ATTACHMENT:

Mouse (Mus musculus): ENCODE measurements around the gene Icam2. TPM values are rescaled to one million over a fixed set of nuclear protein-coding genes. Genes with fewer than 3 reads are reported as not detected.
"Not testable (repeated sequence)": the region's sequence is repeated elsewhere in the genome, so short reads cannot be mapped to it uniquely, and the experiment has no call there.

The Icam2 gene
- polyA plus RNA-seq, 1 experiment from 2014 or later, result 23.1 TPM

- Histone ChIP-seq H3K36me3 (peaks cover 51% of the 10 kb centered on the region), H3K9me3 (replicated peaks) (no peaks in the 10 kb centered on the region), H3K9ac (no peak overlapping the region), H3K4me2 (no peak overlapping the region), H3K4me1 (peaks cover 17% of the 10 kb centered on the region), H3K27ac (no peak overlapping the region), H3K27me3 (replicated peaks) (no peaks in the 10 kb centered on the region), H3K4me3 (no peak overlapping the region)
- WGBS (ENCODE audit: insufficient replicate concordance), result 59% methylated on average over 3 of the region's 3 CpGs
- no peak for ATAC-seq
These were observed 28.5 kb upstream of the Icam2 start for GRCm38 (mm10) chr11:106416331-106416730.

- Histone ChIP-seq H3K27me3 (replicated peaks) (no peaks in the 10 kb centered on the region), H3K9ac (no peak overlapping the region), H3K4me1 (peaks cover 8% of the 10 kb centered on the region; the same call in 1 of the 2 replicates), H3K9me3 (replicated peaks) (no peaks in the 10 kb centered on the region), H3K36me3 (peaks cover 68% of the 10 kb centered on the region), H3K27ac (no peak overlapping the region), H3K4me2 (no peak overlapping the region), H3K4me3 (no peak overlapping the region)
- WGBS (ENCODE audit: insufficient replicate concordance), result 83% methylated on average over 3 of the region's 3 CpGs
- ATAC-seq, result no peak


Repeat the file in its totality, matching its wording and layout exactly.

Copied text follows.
Mouse (Mus musculus): ENCODE measurements around the gene Icam2. TPM values are rescaled to one million over a fixed set of nuclear protein-coding genes. Genes with fewer than 3 reads are reported as not detected.
"Not testable (repeated sequence)": the region's sequence is repeated elsewhere in the genome, so short reads cannot be mapped to it uniquely, and the experiment has no call there.

The Icam2 gene
- polyA plus RNA-seq, 1 experiment from 2014 or later, result 23.1 TPM

- Histone ChIP-seq H3K36me3 (peaks cover 51% of the 10 kb centered on the region), H3K9me3 (replicated peaks) (no peaks in the 10 kb centered on the region), H3K9ac (no peak overlapping the region), H3K4me2 (no peak overlapping the region), H3K4me1 (peaks cover 17% of the 10 kb centered on the region), H3K27ac (no peak overlapping the region), H3K27me3 (replicated peaks) (no peaks in the 10 kb centered on the region), H3K4me3 (no peak overlapping the region)
- WGBS (ENCODE audit: insufficient replicate concordance), result 59% methylated on average over 3 of the region's 3 CpGs
- no peak for ATAC-seq
These were observed 28.5 kb upstream of the Icam2 start for GRCm38 (mm10) chr11:106416331-106416730.

- Histone ChIP-seq H3K27me3 (replicated peaks) (no peaks in the 10 kb centered on the region), H3K9ac (no peak overlapping the region), H3K4me1 (peaks cover 8% of the 10 kb centered on the region; the same call in 1 of the 2 replicates), H3K9me3 (replicated peaks) (no peaks in the 10 kb centered on the region), H3K36me3 (peaks cover 68% of the 10 kb centered on the region), H3K27ac (no peak overlapping the region), H3K4me2 (no peak overlapping the region), H3K4me3 (no peak overlapping the region)
- WGBS (ENCODE audit: insufficient replicate concordance), result 83% methylated on average over 3 of the region's 3 CpGs
- ATAC-seq, result no peak